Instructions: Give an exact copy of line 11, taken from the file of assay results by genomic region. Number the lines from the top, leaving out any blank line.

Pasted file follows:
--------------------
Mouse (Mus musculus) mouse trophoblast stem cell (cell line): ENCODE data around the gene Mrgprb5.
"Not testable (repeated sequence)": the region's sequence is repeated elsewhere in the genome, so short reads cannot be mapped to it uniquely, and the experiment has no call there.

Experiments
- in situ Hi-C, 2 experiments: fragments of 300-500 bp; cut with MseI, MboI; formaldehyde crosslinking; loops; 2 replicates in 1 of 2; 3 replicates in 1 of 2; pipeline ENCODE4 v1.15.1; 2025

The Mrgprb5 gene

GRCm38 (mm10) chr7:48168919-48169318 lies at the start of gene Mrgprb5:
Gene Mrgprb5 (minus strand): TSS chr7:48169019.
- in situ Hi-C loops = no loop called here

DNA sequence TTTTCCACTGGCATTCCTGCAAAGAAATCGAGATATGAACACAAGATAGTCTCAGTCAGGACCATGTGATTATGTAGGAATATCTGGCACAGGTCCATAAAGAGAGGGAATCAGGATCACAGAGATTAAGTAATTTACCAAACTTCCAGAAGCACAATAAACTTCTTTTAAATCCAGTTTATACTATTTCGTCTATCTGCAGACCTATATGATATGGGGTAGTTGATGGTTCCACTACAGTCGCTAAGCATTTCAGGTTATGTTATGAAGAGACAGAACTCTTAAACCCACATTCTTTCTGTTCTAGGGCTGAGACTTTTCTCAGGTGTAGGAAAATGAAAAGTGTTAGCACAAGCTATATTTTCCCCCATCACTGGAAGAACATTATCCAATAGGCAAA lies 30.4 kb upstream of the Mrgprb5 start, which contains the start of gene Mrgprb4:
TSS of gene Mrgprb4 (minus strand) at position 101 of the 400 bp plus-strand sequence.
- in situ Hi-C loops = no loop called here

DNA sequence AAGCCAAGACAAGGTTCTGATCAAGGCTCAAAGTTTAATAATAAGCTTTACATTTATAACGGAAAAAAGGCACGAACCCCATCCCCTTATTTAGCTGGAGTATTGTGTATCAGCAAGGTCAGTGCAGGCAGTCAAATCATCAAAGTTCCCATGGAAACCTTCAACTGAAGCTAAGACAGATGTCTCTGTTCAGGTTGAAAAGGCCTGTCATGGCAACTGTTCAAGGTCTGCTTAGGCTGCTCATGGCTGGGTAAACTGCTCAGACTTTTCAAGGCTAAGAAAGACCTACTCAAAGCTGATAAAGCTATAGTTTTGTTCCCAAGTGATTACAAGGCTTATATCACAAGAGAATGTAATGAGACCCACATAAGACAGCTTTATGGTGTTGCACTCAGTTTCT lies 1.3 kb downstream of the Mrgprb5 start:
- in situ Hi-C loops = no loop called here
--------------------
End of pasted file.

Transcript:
- in situ Hi-C loops = no loop called here